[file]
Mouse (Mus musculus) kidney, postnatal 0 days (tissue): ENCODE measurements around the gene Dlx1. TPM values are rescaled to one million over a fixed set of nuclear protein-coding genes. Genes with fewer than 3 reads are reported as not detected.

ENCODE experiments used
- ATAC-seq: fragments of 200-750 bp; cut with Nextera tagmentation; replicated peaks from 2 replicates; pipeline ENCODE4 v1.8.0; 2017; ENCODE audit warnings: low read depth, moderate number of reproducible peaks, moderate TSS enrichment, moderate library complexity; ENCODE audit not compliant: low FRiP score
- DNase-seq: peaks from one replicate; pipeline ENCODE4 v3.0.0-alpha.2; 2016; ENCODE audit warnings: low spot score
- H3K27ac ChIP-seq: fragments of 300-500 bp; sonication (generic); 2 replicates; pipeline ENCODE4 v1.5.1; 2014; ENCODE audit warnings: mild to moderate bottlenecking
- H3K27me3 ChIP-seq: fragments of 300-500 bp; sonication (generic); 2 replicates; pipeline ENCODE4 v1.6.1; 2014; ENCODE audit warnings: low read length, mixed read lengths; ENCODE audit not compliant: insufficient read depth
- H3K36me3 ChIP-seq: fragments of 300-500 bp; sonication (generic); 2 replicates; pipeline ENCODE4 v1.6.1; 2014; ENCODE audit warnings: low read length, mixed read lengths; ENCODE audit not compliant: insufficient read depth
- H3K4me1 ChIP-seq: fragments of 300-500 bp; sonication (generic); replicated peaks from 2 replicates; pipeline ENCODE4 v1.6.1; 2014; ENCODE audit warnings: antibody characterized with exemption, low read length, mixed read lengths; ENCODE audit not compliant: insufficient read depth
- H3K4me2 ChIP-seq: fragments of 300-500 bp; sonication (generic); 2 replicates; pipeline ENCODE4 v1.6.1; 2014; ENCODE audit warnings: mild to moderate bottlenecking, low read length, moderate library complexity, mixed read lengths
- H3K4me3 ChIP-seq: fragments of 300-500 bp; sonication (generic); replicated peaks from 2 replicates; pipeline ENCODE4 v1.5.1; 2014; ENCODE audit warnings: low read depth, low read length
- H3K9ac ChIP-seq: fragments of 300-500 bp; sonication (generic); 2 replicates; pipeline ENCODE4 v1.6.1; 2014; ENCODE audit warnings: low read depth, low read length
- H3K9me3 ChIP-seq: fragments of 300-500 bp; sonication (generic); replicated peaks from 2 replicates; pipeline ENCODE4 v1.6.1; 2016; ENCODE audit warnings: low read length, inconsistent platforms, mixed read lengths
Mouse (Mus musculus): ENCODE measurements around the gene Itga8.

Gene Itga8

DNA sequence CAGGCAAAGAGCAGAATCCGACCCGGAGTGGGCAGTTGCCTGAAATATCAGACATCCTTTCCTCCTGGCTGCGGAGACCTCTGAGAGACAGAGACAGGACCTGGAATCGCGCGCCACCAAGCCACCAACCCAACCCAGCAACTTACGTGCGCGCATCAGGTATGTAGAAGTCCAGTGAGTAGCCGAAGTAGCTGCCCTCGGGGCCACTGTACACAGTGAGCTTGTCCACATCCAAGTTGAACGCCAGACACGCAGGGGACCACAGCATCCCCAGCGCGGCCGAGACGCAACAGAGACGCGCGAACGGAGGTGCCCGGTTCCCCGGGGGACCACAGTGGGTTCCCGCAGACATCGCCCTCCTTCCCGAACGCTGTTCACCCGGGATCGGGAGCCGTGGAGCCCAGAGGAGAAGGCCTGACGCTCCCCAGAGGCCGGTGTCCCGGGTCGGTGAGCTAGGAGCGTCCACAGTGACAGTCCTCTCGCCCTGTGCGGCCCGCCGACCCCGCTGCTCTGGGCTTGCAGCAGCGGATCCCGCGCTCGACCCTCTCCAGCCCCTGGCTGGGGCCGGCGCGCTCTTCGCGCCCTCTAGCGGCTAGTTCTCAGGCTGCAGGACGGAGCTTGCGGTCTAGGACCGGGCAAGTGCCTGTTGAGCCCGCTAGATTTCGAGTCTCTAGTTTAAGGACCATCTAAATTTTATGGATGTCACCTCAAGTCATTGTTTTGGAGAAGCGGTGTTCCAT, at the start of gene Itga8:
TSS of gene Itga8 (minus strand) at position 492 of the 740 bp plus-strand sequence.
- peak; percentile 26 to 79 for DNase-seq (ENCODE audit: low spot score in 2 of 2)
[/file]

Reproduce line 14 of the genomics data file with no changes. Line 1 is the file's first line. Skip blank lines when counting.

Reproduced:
Gene Itga8